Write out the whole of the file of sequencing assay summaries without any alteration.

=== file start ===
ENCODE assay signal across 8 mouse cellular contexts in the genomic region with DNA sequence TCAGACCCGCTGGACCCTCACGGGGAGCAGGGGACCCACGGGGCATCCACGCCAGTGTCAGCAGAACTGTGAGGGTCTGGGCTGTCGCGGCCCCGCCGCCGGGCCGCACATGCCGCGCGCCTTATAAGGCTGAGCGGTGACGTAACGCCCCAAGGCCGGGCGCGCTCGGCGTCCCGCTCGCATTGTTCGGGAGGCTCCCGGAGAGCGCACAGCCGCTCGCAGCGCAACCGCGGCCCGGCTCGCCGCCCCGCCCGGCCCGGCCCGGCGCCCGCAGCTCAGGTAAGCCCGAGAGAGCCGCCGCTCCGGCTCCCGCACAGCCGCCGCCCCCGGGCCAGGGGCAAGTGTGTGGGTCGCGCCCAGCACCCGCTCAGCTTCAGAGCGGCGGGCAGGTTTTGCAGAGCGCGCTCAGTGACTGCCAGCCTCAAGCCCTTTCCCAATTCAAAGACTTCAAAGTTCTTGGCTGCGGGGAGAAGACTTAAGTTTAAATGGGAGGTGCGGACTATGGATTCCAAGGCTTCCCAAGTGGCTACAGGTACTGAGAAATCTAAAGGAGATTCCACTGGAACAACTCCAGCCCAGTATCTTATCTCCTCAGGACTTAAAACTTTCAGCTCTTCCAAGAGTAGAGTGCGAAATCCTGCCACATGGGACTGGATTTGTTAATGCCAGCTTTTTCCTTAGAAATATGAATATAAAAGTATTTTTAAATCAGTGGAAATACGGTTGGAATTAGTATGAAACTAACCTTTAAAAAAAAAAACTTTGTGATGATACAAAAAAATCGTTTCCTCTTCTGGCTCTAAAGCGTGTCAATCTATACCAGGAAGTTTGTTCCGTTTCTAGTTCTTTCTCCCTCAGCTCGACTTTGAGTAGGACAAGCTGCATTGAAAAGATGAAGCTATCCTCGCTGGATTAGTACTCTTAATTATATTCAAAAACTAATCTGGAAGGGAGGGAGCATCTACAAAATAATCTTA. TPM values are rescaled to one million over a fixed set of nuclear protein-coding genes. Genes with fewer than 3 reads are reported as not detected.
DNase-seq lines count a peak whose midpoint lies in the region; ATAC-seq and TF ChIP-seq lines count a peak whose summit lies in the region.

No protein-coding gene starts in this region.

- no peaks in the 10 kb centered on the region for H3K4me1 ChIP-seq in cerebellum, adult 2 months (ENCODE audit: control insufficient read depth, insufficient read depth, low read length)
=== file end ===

ENCODE assay signal across 8 mouse cellular contexts in the genomic region with DNA sequence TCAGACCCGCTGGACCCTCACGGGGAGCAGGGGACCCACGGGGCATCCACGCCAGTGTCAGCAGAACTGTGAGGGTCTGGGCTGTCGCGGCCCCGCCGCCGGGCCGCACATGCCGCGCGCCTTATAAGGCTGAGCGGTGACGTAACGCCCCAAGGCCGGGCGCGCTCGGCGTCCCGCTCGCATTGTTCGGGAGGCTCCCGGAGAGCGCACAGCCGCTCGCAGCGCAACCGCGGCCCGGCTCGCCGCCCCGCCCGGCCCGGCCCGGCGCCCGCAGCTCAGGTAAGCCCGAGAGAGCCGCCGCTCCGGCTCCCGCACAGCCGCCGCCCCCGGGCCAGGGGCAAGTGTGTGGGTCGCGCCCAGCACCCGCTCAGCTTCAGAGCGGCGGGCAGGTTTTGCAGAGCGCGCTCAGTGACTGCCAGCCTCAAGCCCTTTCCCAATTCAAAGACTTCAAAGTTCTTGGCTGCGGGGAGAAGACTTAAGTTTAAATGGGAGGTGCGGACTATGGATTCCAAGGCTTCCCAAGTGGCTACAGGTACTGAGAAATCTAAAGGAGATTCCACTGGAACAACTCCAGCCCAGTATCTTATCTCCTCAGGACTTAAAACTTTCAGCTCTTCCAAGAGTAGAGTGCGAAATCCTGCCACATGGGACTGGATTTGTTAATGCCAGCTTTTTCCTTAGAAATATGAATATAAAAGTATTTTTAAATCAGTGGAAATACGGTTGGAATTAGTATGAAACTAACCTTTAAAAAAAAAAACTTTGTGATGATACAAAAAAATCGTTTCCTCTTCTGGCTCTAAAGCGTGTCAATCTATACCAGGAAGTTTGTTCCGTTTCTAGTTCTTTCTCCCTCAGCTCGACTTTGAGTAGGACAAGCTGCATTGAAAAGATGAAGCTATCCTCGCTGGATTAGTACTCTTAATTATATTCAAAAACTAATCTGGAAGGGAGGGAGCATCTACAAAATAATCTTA. TPM values are rescaled to one million over a fixed set of nuclear protein-coding genes. Genes with fewer than 3 reads are reported as not detected.
DNase-seq lines count a peak whose midpoint lies in the region; ATAC-seq and TF ChIP-seq lines count a peak whose summit lies in the region.

No protein-coding gene starts in this region.

- no peaks in the 10 kb centered on the region for H3K4me1 ChIP-seq in cerebellum, adult 2 months (ENCODE audit: control insufficient read depth, insufficient read depth, low read length)